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September became an important month for me this year. Having lost three family members to mental health and substance abuse, most recently being my brother, National Recovery Month has become a month that I hold in reverence. September now spreads the positive message that mental and behavioral health is essential to overall health, that prevention works, treatment is effective, and people can, AND DO, recover.

Since 1989, Recovery Month has been promoting the societal benefits of prevention, treatment, and recovery for mental and substance use disorders. It celebrates people in recovery, lauds the contributions of treatment and service providers, and promotes the message that recovery, in all its forms, is possible.

Such a message threads through all aspects of society and arguably touches every life who is reading this. The 2021 National Recovery Month theme, “Recovery is For Everyone: Every Person, Every Family, Every Community,” reminds people in recovery, and those who support them, that no one is alone in recovery journey We are all either witnesses, helpers or survivors of mental health or substance use disorders.

My personal experiences may not have always ended ideally, but I have seen first hand the beauty of support and hope given to those who have struggled. My brother’s journey started 15 years ago. Through those years, we could have lost him at any time. But the community rallied around him and supported him in different ways at different times. Because of this, our family was able to have one last Sunday dinner, the only in many years, with a 20-month sober Nate the weekend before he passed away.

Here are a few things I’ve learned over the years in dealing with substance abuse and mental illness recovery:


There are an incredible number of ways you can give support to someone who is suffering. The greatest, however, is letting them know that they matter and that you care. Because of the stigma attached to mental illness and substance abuse, those who are suffering with these conditions have further pain thrust upon them being viewed as outcasts making deliberate choices that they can control. The reality is, substance abuse is a coping mechanism for mental illness. Love and support from those around you is critical when it comes to finding success in battling, and overcoming, this disease. Mental disorders are often misunderstood which causes those who experience them to be thought of as 'abnormal' or 'strange' because a majority of society feels uncomfortable around those struggling and even having conversations about the topic. Make it a point to be curious and compassionate rather than judgmental. Our reaction to those struggling can be the difference between perpetuating the problem or making a difference.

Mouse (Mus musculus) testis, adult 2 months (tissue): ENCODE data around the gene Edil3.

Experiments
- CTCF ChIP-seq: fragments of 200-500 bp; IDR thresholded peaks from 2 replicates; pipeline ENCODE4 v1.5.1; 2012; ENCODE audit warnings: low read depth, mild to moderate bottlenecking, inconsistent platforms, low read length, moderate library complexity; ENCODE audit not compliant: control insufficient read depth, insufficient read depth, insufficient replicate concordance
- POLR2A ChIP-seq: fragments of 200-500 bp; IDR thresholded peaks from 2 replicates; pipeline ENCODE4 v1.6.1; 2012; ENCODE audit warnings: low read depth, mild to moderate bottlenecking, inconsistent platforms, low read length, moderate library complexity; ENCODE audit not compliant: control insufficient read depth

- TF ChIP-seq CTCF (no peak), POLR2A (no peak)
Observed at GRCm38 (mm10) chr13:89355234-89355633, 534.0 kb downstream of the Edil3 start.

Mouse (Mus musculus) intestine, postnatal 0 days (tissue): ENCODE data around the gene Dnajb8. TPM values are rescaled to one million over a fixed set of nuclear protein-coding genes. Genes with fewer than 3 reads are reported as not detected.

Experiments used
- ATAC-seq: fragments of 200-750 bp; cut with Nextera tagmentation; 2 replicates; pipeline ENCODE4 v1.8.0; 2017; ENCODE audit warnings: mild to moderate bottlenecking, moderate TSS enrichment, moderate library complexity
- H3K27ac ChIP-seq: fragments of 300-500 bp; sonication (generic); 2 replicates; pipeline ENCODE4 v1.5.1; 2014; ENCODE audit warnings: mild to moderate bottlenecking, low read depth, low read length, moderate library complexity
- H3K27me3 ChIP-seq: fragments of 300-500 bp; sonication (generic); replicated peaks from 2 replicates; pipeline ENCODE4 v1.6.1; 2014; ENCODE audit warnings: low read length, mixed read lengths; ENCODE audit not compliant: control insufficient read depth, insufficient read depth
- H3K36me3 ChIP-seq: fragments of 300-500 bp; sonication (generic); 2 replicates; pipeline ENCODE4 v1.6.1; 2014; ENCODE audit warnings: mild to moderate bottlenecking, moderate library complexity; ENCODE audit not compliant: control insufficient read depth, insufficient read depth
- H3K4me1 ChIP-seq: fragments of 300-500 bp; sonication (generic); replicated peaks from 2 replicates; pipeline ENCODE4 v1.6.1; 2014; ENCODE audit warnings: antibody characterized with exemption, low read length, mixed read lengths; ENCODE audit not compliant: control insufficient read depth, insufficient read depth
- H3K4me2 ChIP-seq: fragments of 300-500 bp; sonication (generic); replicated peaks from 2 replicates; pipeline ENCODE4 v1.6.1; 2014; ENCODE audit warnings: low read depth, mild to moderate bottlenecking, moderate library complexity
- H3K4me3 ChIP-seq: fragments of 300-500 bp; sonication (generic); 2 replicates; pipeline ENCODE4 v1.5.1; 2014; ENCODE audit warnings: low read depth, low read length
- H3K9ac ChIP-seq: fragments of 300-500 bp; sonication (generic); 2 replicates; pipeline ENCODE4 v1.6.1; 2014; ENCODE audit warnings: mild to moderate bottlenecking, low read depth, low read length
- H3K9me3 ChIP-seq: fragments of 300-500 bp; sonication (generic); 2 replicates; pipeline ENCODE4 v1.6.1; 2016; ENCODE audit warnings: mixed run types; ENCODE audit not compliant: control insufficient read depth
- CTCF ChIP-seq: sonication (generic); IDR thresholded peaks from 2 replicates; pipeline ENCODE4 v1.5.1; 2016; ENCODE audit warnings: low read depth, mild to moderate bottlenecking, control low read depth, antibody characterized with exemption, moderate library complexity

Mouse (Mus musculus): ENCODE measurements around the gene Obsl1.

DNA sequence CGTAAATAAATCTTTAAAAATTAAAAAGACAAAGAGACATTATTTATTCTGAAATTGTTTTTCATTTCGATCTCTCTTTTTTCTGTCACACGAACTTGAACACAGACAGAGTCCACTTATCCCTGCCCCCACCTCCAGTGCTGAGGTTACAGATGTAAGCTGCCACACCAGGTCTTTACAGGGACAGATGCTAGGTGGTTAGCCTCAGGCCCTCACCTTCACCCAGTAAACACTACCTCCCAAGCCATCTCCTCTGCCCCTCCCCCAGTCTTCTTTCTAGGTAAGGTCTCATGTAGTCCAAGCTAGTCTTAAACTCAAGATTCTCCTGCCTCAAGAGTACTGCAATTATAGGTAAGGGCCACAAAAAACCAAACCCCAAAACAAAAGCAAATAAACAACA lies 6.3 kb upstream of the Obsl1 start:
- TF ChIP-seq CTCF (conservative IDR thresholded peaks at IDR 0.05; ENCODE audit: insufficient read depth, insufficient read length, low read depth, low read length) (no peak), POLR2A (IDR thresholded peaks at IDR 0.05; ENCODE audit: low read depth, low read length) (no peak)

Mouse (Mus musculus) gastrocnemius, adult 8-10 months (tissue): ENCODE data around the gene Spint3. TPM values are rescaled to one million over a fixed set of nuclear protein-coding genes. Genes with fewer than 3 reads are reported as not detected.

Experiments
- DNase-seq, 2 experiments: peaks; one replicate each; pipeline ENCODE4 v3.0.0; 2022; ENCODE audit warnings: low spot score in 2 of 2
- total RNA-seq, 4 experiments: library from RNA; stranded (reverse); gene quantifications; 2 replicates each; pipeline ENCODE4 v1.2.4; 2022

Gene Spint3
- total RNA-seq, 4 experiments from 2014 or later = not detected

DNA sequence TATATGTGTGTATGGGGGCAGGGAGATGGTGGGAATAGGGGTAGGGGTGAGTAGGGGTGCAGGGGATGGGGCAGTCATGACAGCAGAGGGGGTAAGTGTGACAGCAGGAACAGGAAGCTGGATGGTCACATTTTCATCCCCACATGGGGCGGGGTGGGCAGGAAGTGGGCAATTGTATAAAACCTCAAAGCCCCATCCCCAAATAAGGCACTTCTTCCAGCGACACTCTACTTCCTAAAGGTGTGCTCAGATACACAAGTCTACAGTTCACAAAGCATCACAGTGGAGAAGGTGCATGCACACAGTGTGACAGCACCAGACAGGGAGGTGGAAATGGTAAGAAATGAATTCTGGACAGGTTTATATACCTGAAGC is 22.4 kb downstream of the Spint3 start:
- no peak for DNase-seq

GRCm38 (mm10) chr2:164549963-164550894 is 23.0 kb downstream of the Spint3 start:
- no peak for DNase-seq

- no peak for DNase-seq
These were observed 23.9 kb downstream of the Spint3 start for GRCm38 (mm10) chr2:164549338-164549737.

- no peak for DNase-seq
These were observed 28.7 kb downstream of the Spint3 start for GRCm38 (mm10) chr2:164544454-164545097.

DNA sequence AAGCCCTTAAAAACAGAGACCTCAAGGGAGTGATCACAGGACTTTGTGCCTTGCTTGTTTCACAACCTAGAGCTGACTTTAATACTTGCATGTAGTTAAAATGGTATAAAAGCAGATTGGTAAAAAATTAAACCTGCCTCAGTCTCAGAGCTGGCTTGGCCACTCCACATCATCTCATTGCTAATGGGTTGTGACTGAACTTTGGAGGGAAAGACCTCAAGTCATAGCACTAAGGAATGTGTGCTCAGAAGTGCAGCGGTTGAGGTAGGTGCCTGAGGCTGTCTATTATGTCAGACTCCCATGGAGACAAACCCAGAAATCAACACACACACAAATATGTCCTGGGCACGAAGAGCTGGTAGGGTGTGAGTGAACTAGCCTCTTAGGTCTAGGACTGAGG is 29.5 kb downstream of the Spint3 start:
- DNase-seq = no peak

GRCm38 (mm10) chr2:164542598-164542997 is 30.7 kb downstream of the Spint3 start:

Professional Help

Those who are trapped in the perpetual up and down cycle that is mental illness are often in complex mental and emotional pain. Try as hard as you want or love as much as you can, but you are no replacement for a professional therapist or healthcare team in helping those affected to learn to heal. A professional has the tools required to help an individual create new, more positive habits when it comes to dealing with their emotions and pain. Truth be told, for most, it’s almost necessary to find professional help yourself, in order to be able to show up within that supporting role and learn how to properly support, without enabling, your loved one. In seeing a therapist yourself, you’ll also get the opportunity to work with someone who can help you through your own emotional journey during this time.


This is the hardest part to explain. We all have our ways of processing and reacting to stressful life events. And when you’re supporting someone who is suffering, there is an entirely new level of stress added to all facets of your life. I know that for my mom, it was hard to do anything but ruminate on my brother. When she would try to set moments aside for her own self care, she felt guilt and feelings of not doing enough for my brother. It took years for her to realize the importance of maintaining the other relationships in her life and that taking time for herself was critical in order to continue to best support my brother.

For those who are in the “supporter” role, as hard as it can be, allow yourself to recognize that you are still your own person. Your life is multifaceted and all of your other relationships within it and components of it, need and deserve your attention. I used fitness as a way to cope with the pain that I absorbed from helping others. Let your healthy coping strategy be your release so that you can show up happier and healthier for yourself and able to hold more space for others.

I hope that we can all take a moment this National Recovery Month and reflect on those that we know are hurting and in need of support. Together, we can raise the bar and elevate entire communities with our willingness to break stigmas and work with each other. We all know someone who is in pain right now, and I challenge you to reach out and check in. You’ll be amazed at how people respond to being treated and cared for like a human being.

It might even be the pivot point in their story.

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